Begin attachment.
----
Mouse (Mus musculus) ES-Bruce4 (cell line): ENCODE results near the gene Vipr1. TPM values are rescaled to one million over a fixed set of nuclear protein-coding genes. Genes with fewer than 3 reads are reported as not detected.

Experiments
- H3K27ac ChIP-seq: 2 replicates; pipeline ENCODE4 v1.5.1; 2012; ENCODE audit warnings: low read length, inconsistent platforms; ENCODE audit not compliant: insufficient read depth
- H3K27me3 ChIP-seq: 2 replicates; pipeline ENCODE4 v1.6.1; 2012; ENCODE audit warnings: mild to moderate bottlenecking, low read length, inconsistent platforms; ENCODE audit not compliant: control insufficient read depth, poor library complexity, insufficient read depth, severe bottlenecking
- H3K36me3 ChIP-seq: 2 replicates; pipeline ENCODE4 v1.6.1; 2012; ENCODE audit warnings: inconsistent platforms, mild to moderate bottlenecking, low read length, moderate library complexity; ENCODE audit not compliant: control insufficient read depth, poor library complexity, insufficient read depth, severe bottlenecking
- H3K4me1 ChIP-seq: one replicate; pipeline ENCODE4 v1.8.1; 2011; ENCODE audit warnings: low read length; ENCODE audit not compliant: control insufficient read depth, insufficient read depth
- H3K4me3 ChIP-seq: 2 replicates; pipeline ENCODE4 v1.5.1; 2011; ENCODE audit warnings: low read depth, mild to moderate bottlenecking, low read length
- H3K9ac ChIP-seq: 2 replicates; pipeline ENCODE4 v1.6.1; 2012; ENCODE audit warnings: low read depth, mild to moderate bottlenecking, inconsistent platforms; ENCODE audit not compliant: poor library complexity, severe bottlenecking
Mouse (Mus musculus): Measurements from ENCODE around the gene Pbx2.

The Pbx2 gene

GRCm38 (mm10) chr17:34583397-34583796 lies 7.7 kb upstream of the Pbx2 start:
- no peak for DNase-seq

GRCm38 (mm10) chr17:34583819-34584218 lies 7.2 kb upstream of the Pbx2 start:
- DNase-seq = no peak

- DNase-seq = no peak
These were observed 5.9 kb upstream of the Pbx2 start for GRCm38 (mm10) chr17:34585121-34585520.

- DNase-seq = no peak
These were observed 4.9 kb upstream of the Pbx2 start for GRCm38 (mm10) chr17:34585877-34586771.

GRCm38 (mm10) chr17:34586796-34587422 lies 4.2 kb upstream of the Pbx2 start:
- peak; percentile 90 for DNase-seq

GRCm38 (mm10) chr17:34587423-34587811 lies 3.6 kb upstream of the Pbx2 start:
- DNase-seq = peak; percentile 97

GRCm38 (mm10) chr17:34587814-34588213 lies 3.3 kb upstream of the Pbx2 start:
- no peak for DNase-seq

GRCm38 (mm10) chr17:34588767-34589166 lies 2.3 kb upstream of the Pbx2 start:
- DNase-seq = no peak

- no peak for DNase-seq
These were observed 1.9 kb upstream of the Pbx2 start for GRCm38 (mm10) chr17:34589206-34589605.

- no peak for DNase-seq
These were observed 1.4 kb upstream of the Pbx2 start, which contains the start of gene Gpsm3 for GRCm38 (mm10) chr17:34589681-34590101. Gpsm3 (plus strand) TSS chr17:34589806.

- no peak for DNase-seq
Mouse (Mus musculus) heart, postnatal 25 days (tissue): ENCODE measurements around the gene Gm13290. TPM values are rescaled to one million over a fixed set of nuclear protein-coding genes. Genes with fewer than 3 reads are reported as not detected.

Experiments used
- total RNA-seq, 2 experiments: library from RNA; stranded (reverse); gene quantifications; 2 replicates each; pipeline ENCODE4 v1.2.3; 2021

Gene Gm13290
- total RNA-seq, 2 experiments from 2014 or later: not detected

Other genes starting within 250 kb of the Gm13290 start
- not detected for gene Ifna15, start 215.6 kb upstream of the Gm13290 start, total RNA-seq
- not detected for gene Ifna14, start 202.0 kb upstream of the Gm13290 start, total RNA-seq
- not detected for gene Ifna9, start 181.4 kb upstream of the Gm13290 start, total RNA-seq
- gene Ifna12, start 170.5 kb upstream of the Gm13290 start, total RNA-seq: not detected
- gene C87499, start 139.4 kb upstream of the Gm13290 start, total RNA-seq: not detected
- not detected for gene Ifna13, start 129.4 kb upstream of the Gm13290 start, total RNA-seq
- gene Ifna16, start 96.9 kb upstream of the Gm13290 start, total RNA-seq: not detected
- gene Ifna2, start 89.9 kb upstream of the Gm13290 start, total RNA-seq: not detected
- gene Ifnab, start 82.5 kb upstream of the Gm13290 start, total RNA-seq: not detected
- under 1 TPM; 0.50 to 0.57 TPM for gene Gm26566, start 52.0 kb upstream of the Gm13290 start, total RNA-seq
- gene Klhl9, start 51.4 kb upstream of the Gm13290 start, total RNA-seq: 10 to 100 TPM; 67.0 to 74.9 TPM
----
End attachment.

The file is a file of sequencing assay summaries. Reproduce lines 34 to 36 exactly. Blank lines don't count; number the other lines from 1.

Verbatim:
- total RNA-seq, 2 experiments: library from RNA; stranded (reverse); gene quantifications; 2 replicates each; pipeline ENCODE4 v1.2.3; 2021

Gene Gm13290
- total RNA-seq, 2 experiments from 2014 or later: not detected